Why I started a TikTok account

Like many, I have a complex relationship with social media. I enjoyed Facebook in my teens and twenties, loving it for the memes and as a way to chat with mates. Snapchat was fun but faded quickly. Twitter, on the other hand, was the social media platform that really grabbed me. I loved learning about fascinating topics and research, as well as directly interacting with psychologists. I credit a significant portion of my development as a psychologist (especially with regards to methodology) to Twitter1. But the more I’ve used social media, the more aware I’ve become of the negatives. There are endless jeremiads about social media, for example Haidt (2022), and I am sympathetic to some of their arguments. But this isn’t a blog post analysing social media2. This is about why I started a TikTok account.

Social media and me

I hate TikTok. More specifically, I hate the user experience. It is extremely annoying to be presented random garbage I don’t want. To overcome this the way TikTok would like, I need to use it more. I need to give it more data, so the algorithms can develop an understanding of my tastes. This will allow the app to feed me more of what it believes interests me. But I am opposed to that on principle because I don’t want them harvesting my data to sell to advertisers and beyond (Zuboff, 2019). The obvious answer is to therefore delete the app and not waste my time on it. Yet here I am, putting time into something I actively dislike. Why not just stick to the social media platforms I at least tolerate?

I deleted my Facebook account because of the extractive data policies (Lancaster, 2017) and the fact it was becoming boring. I never set up an Instagram account because it did not interest me. Social media for me was primarily a way to learn and share information. Twitter and Facebook were the best for that so they have stuck around the longest, with my Twitter account still remaining active. But as I was using Twitter, I slowly realised: I was only interacting with other psychologists. Initially research psychologists, and then educational psychologists (EPs) as I started my EP career, but psychologists none the less. I had almost no interaction with other professionals I work with, such as teachers, and certainly not with parents or children and young people (CYP). I had created a bubble. How could I hope to have an impact with those I worked with via social media if my sphere never overlapped with theirs?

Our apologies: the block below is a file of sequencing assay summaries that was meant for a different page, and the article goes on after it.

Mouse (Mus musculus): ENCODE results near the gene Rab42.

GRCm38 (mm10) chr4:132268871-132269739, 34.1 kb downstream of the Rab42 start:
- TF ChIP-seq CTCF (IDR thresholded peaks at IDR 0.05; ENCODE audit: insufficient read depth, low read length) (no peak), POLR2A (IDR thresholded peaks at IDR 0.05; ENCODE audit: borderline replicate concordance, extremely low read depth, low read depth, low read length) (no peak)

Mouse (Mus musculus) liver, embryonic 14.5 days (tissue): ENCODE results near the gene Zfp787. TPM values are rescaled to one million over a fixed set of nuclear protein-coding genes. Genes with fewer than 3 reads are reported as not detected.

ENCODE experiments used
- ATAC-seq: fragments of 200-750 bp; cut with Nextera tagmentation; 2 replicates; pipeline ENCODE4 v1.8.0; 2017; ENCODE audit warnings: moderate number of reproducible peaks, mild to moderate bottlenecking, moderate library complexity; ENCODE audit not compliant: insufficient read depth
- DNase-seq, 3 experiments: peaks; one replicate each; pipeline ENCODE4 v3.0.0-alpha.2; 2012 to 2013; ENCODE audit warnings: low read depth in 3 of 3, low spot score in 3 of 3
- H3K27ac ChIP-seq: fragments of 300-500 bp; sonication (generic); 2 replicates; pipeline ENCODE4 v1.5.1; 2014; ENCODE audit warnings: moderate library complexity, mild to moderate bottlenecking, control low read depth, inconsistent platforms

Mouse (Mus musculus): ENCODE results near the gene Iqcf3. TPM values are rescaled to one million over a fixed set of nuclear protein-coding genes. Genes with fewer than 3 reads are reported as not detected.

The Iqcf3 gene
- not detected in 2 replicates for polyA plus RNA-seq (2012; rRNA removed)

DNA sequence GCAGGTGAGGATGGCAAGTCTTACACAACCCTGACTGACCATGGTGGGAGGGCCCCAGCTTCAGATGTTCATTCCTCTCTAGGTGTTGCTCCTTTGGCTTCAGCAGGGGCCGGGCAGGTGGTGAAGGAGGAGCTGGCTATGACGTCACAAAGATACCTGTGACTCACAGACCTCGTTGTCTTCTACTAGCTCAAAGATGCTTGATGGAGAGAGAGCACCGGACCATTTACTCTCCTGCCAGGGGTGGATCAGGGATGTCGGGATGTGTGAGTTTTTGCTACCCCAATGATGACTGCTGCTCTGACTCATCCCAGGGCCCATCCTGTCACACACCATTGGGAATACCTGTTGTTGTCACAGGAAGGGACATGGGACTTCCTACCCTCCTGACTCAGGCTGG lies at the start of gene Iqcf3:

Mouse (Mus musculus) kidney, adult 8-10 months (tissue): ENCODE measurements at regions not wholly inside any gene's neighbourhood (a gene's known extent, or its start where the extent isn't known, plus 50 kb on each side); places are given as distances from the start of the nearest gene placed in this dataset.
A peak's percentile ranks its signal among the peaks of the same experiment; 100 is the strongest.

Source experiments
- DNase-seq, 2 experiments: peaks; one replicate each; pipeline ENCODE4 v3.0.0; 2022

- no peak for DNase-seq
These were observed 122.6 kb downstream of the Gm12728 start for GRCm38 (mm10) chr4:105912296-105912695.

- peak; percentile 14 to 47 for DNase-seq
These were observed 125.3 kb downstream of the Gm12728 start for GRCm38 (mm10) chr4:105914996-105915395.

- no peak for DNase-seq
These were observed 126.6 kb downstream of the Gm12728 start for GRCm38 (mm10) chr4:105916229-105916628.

Tick tock on the clock

By the end of the second quarter in 2022, TikTok had over 1.4 billion monthly active users (Iqbal, 2022). Of those users, 73% of were aged 18-34 years-old (Statista, 2022). The average amount of time spent on the platform each day was 52 minutes, with younger users typically engaging for longer (Ruby, 2022). This means there is an enormous number of young people who use TikTok. A lot of the information they consume on TikTok is incorrect, with a significant portion of it being downright harmful (Brewster, Arvanitis, Pavilonis, & Wang, 2022). This matches my experience with the limited number of videos I’ve seen, for example using optical illusions to test for Attention-Deficit Hyperactivity Disorder. This presents an opportunity for me to try and have a positive impact, especially given the paucity of EPs on the platform. If I can directly share knowledge I’ve acquired through working as an EP, I can hopefully make a tiny difference.

Combating the avalanche of bad information on TikTok is hopeless. I’d have better luck fighting the tide with a broken bucket. I am under no illusion that I am going to fix the misinformation sea of TikTok, or even if it can be. But I hope that by sharing useful information, I can help them understand a psychological concept or give clarity to the issues many people face.

My TikTok account: https://tiktok.com/@drpaddy_ep

My Spanish TikTok account: https://www.tiktok.com/@drpaddy_ep_es


Brewster, J., Arvanitis, L., Pavilonis, V., & Wang, M. (2022). Beware the ‘New Google:’ TikTok’s Search Engine Pumps Toxic Misinformation To Its Young Users. Newsguard. https://www.newsguardtech.com/misinformation-monitor/september-2022/

Haidt, J. (2022) Why the past 10 years of American life have been uniquely stupid, The Atlantic. Atlantic Media Company. Available at: https://www.theatlantic.com/magazine/archive/2022/05/social-media-democracy-trust-babel/629369/ (Accessed: December 17, 2022).

Iqbal, M. (2022, May 10). TikTok Revenue and Usage Statistics (2021). Business of Apps. https://www.businessofapps.com/data/tik-tok-statistics/

Lancaster, J. (2017, August 17). You Are the Product [Review of You Are the Product]. London Review of Books. https://www.lrb.co.uk/the-paper/v39/n16/john-lanchester/you-are-the-product

Ruby, D. (2022, June 10). TikTok User Statistics (2022): How many TikTok Users Are There. Demandsage. https://www.demandsage.com/tiktok-user-statistics/

Statista. (2022). Global TikTok user age and gender distribution 2022. Statista. https://www.statista.com/statistics/1299771/tiktok-global-user-age-distribution/

Tullett, A., Inbar, Y., & Inzlicht, M. (2022, June 22). Episode 89: What’s Wrong with Social Media? https://fireside.fm/episode/Ah1OZyuo+Z6E3YEvx

Zuboff, S. (2019). AGE OF SURVEILLANCE CAPITALISM : the fight for a human future at the new frontier of power. Public Affairs.

  1. I literally shout out this community in my doctoral thesis.
  2. For an excellent overview of the research, I recommend this episode of the podcast ‘Two Psychologists Four Beers’.

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